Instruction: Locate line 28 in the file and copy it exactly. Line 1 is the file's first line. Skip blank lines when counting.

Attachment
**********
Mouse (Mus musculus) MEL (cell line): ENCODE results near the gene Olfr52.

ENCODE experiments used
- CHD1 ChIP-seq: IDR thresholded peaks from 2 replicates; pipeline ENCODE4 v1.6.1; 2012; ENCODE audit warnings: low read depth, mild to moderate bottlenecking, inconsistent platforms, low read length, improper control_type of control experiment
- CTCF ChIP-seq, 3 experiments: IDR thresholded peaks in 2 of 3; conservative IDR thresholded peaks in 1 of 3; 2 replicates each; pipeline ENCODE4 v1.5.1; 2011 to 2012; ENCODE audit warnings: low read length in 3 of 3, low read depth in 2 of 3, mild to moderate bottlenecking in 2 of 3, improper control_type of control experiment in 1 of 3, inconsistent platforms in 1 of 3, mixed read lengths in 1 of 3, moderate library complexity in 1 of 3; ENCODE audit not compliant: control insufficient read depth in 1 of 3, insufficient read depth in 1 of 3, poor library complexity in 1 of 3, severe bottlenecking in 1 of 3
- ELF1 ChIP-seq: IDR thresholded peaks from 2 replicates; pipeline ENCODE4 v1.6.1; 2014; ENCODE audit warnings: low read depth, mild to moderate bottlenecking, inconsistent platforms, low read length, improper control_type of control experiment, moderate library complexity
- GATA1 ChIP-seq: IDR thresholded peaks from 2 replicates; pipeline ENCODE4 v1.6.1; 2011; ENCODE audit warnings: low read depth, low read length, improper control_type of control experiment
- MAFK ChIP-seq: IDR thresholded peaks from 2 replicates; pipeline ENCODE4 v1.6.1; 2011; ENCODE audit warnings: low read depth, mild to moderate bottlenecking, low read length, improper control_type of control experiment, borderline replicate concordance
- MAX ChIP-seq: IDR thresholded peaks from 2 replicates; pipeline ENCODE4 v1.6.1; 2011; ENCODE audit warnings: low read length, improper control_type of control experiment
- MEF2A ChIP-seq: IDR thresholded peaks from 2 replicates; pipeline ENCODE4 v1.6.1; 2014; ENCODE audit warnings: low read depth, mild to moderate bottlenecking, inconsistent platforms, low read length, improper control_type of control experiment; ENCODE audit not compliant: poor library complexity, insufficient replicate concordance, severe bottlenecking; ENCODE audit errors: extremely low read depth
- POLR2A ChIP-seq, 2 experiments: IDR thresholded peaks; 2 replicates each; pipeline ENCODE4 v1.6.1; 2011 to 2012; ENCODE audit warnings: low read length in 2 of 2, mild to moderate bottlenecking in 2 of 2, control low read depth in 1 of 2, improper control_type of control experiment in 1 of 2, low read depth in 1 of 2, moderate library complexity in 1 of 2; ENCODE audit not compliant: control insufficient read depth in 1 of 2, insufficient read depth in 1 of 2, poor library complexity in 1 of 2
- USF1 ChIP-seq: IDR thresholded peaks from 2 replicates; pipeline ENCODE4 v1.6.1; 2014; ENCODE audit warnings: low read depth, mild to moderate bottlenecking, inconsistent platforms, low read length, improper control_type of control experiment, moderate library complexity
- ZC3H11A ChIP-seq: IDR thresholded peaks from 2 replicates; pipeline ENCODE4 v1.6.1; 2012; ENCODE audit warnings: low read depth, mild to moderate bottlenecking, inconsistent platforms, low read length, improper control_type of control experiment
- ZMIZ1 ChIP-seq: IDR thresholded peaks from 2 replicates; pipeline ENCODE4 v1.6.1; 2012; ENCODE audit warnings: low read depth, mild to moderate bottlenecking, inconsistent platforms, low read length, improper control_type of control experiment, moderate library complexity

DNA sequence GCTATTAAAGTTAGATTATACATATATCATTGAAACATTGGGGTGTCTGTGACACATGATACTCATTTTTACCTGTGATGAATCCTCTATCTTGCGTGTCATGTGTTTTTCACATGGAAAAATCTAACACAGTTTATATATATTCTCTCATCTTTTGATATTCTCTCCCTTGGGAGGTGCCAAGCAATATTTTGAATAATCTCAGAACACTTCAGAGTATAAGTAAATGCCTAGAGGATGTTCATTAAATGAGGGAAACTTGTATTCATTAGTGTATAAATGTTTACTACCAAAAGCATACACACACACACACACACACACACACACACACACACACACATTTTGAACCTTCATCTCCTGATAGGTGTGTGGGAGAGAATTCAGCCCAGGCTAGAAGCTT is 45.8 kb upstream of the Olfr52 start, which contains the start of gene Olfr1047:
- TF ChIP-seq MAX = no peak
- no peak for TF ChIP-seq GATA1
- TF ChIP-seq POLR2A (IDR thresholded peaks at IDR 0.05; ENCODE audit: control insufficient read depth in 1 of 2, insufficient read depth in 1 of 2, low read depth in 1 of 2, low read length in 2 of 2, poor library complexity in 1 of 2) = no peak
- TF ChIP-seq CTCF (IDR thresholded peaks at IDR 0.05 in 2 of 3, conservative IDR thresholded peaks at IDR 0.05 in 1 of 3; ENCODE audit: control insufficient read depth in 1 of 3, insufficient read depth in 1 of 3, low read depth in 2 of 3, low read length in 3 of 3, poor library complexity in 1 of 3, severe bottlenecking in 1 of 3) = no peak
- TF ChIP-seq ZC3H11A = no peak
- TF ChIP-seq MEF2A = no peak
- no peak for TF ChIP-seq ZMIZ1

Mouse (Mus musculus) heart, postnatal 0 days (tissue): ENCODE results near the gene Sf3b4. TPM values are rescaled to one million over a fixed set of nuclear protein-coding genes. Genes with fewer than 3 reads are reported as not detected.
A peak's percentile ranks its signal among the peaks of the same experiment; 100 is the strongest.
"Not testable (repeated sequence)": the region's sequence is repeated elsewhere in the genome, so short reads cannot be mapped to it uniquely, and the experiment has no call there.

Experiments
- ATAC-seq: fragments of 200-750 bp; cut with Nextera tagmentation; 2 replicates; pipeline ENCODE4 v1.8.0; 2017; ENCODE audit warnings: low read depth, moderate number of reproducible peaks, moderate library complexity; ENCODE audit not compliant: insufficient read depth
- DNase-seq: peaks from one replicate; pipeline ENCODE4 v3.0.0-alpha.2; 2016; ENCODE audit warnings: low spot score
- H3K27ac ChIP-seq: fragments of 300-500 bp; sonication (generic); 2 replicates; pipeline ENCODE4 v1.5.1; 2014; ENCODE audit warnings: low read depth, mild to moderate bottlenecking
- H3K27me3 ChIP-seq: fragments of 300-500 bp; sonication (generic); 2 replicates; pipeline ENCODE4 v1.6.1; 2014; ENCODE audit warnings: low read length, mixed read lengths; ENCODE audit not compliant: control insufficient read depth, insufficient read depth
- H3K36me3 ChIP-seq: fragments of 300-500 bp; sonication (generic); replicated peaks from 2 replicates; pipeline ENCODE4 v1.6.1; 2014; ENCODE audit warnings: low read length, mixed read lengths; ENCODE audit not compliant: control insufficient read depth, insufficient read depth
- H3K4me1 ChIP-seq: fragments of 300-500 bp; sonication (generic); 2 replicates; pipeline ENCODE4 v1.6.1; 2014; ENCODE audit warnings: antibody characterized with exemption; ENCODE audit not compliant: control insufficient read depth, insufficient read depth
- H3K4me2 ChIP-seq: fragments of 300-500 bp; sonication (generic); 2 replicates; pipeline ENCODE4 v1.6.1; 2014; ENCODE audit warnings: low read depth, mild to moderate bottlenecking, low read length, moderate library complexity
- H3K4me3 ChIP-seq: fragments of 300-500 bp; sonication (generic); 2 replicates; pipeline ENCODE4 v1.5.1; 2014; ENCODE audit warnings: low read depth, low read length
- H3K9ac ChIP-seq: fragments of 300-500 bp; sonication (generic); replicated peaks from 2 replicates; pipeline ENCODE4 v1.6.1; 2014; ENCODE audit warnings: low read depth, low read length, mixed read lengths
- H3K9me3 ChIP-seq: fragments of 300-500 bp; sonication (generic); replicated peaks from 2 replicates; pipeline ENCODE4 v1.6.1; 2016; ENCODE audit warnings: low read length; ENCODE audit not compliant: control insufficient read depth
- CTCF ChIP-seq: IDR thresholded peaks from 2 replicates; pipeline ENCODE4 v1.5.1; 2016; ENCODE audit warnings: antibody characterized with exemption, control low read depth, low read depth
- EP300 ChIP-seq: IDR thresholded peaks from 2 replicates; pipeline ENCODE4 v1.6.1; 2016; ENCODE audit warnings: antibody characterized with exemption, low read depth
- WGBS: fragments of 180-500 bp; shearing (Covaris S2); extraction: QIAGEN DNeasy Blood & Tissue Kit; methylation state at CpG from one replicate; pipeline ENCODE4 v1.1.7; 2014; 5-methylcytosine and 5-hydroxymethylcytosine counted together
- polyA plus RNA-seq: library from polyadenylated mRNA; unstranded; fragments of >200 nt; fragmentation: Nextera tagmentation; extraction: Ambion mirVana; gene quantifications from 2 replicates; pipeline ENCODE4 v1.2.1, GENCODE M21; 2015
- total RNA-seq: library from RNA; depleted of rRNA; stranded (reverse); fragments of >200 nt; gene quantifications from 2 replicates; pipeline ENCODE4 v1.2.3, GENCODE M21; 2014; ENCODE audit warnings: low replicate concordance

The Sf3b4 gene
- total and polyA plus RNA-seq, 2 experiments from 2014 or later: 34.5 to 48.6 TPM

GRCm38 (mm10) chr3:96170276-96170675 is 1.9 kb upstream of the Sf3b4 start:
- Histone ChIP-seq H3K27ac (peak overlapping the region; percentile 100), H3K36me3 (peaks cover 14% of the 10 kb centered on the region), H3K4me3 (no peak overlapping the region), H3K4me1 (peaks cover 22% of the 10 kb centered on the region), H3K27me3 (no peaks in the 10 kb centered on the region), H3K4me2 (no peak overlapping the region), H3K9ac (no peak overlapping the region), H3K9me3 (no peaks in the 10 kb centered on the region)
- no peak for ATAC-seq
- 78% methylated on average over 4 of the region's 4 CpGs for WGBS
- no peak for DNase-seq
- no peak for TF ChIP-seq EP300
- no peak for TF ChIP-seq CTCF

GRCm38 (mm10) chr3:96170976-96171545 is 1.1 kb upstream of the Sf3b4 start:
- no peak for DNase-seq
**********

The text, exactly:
- H3K27ac ChIP-seq: fragments of 300-500 bp; sonication (generic); 2 replicates; pipeline ENCODE4 v1.5.1; 2014; ENCODE audit warnings: low read depth, mild to moderate bottlenecking